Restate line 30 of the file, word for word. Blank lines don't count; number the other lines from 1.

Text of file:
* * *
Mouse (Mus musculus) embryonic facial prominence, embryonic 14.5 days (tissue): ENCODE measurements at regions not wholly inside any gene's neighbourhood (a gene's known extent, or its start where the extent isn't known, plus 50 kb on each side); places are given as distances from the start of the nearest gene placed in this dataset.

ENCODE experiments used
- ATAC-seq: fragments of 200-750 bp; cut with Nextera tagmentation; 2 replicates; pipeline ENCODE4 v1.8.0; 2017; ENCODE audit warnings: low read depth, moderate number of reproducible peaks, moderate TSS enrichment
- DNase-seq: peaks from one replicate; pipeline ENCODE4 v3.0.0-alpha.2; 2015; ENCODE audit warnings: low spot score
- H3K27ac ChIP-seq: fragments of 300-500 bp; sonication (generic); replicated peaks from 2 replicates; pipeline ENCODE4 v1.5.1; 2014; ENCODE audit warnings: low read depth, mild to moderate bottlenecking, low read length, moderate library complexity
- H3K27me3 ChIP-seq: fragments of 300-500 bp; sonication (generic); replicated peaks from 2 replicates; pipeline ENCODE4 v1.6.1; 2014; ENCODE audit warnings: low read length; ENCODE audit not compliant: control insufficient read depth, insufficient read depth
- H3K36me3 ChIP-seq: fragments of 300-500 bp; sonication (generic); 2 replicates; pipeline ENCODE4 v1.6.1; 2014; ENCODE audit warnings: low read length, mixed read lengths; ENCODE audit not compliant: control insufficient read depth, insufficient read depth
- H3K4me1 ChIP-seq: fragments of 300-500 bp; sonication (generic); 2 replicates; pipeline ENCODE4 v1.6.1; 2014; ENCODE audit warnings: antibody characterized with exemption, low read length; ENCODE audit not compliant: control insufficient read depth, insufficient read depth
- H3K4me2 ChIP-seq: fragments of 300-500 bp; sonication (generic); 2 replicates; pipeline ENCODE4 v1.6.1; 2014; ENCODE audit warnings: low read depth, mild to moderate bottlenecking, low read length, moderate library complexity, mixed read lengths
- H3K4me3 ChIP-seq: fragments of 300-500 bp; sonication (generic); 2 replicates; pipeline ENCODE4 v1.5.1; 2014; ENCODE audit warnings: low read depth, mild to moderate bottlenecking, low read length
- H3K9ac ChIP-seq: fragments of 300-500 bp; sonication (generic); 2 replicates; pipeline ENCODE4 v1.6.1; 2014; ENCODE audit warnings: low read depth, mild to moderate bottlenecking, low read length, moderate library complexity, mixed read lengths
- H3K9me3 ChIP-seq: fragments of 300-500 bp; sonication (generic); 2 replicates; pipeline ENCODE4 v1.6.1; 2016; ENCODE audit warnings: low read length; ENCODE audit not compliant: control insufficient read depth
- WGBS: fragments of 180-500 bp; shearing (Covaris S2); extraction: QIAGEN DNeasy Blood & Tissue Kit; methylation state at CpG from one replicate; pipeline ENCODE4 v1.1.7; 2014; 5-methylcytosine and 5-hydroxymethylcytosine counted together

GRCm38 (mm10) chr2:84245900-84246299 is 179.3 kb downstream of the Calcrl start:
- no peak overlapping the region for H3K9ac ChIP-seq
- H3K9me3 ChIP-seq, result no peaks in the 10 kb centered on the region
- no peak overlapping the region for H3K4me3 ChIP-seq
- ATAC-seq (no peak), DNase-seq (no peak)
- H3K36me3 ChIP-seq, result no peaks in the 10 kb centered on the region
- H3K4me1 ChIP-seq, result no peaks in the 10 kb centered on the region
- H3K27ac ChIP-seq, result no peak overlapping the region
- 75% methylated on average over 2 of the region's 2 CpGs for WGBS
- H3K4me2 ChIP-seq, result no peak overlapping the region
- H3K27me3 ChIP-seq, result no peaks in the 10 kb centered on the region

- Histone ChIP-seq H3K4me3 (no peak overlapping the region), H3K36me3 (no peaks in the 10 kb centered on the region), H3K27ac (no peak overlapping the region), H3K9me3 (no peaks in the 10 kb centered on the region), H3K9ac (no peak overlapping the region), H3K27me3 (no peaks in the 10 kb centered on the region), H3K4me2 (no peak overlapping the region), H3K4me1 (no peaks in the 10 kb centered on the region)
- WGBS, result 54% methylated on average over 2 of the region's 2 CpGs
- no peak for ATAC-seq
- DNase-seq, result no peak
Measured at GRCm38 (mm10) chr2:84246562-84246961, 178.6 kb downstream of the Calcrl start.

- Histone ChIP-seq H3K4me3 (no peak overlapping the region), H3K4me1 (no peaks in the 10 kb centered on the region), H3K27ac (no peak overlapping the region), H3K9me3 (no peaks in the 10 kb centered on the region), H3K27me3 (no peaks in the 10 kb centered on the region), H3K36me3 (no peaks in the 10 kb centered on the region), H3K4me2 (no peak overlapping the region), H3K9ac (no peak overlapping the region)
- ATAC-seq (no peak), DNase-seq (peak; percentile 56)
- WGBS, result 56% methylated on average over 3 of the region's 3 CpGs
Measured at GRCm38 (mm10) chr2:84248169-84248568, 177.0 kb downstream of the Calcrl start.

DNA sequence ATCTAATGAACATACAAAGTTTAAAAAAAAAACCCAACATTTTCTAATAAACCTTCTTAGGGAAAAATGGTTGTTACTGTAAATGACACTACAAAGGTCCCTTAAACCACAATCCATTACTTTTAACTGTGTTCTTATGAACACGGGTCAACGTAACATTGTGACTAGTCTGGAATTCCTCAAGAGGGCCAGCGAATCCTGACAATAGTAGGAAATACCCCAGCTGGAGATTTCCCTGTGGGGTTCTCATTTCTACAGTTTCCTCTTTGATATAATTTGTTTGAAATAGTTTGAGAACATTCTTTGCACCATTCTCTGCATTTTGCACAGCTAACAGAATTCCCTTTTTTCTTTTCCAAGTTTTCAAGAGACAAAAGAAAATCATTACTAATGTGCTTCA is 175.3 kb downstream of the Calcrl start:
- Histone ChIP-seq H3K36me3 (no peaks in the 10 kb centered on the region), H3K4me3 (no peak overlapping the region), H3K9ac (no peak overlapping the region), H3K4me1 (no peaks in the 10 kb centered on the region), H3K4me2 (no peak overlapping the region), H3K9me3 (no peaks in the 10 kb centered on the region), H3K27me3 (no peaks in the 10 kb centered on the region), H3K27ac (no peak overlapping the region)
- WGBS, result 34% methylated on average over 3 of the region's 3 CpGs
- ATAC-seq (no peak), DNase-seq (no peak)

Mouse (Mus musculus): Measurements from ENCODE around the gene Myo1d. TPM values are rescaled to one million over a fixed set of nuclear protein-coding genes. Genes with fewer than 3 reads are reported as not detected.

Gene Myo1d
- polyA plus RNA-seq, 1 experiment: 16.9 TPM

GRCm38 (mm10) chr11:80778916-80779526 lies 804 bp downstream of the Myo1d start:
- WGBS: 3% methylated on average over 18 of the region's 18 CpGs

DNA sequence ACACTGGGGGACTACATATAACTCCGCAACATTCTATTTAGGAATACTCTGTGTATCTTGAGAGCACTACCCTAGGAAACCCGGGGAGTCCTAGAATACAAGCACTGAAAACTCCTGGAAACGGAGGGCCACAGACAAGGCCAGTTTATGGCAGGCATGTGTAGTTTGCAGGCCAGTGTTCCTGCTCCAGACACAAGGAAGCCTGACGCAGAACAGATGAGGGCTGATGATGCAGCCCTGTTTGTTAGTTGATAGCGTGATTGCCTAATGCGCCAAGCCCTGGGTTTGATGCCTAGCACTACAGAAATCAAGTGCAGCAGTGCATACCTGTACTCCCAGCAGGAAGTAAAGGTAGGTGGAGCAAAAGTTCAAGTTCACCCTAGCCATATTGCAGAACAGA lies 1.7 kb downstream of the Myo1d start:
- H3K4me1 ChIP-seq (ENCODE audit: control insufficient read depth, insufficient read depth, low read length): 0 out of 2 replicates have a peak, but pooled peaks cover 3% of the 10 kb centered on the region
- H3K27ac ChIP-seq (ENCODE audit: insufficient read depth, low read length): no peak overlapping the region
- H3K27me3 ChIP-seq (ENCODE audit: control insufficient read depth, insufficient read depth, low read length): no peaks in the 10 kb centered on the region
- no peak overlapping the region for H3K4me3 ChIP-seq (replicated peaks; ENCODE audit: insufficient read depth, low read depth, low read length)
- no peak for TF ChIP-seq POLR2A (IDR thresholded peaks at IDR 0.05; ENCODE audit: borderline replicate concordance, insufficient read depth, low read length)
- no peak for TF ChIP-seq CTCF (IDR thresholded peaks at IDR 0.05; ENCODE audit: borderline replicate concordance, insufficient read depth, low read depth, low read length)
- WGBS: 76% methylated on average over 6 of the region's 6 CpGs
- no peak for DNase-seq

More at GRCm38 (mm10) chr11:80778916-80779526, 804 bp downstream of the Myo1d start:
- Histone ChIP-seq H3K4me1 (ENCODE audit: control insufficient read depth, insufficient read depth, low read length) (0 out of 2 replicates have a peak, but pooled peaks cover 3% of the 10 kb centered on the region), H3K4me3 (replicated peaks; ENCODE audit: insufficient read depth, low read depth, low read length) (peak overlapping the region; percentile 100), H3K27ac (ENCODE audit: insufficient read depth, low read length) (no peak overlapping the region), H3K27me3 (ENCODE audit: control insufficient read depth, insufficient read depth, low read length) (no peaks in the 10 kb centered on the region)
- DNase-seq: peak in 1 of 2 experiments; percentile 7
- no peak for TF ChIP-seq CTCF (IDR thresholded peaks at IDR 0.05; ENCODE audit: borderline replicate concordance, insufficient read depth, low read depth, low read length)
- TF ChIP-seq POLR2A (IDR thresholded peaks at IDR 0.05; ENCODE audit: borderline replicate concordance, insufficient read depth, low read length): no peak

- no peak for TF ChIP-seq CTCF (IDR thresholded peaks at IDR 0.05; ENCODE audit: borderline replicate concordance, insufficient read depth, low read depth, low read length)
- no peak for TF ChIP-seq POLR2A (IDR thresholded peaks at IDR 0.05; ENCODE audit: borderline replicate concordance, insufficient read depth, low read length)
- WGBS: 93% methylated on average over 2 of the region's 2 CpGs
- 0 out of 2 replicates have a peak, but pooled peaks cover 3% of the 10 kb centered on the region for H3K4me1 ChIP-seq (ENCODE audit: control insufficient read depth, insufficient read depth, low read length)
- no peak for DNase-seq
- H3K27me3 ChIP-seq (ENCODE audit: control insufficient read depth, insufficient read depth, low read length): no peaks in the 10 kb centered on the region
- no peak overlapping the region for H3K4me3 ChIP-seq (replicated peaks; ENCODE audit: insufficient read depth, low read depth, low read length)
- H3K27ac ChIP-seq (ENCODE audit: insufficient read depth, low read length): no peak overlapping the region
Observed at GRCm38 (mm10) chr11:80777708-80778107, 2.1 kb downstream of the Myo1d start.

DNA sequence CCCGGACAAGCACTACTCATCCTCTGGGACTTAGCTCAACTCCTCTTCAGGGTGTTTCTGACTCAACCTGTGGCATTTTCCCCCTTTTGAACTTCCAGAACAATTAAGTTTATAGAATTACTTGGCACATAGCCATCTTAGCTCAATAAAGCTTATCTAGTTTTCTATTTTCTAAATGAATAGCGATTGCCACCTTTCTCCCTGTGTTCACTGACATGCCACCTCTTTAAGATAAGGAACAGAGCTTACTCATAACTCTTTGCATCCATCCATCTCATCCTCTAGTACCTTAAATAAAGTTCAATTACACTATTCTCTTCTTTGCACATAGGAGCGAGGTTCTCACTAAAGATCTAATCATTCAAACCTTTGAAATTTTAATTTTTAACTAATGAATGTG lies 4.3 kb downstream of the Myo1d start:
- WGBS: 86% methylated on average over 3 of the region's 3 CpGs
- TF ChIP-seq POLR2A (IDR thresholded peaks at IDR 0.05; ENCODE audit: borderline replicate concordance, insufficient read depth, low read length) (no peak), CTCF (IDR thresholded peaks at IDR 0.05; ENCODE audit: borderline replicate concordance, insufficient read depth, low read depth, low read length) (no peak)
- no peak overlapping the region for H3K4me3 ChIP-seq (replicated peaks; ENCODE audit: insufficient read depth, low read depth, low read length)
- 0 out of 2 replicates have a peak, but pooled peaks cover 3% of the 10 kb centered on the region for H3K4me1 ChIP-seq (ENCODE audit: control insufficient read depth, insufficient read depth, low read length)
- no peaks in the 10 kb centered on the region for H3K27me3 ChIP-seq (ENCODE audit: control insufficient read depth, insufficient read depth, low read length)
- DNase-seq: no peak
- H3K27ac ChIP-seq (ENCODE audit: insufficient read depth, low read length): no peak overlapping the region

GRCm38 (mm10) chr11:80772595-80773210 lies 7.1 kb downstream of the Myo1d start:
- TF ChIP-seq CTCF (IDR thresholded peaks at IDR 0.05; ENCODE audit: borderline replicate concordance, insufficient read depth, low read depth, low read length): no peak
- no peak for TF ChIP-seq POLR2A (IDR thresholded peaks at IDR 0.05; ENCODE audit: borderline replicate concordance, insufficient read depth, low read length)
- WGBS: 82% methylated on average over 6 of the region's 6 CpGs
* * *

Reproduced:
- Histone ChIP-seq H3K4me3 (no peak overlapping the region), H3K4me1 (no peaks in the 10 kb centered on the region), H3K27ac (no peak overlapping the region), H3K9me3 (no peaks in the 10 kb centered on the region), H3K27me3 (no peaks in the 10 kb centered on the region), H3K36me3 (no peaks in the 10 kb centered on the region), H3K4me2 (no peak overlapping the region), H3K9ac (no peak overlapping the region)